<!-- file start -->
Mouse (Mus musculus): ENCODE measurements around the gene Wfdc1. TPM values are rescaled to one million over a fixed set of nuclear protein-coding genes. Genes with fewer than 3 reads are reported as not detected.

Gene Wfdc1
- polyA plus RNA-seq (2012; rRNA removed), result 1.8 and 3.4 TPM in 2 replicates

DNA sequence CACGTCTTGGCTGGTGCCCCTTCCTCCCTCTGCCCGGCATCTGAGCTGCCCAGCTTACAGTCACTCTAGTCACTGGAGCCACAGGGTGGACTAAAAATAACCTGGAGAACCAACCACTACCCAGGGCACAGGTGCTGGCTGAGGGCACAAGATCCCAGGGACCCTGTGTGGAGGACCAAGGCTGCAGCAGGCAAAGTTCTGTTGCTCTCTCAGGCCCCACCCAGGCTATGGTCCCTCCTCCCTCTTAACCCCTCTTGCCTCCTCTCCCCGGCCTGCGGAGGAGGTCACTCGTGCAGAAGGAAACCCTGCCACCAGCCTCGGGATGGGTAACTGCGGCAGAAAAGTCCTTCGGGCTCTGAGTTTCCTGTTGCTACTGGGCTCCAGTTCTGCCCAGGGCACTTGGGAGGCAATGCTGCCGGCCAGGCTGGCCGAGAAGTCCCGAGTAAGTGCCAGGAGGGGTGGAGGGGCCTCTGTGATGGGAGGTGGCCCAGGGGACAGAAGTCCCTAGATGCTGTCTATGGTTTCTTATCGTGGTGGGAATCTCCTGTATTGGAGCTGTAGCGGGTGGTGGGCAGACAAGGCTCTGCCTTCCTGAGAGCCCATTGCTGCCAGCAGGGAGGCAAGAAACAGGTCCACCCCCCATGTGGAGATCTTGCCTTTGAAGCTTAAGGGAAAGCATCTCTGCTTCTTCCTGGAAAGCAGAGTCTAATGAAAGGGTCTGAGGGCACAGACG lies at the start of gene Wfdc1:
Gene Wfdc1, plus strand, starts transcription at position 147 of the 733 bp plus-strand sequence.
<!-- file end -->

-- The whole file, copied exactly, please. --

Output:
Mouse (Mus musculus): ENCODE measurements around the gene Wfdc1. TPM values are rescaled to one million over a fixed set of nuclear protein-coding genes. Genes with fewer than 3 reads are reported as not detected.

Gene Wfdc1
- polyA plus RNA-seq (2012; rRNA removed), result 1.8 and 3.4 TPM in 2 replicates

DNA sequence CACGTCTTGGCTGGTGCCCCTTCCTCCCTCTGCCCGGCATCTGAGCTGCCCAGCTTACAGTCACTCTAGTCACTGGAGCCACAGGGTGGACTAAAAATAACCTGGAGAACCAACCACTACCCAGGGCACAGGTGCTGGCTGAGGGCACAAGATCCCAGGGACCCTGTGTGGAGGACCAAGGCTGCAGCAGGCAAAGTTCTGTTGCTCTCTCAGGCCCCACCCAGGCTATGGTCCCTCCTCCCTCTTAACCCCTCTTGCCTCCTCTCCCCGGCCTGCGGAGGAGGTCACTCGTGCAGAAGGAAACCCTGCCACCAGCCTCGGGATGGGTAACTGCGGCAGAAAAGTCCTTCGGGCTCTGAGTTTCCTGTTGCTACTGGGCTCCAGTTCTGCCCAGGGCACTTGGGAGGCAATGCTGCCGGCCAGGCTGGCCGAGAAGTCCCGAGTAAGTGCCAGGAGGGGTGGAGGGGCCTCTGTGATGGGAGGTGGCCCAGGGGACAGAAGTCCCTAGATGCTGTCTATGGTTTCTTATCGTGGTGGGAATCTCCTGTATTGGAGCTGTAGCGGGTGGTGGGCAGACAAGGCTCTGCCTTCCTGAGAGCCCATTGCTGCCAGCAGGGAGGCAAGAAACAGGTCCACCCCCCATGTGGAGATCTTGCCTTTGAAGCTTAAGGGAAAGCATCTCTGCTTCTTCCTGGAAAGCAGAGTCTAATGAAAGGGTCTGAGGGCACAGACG lies at the start of gene Wfdc1:
Gene Wfdc1, plus strand, starts transcription at position 147 of the 733 bp plus-strand sequence.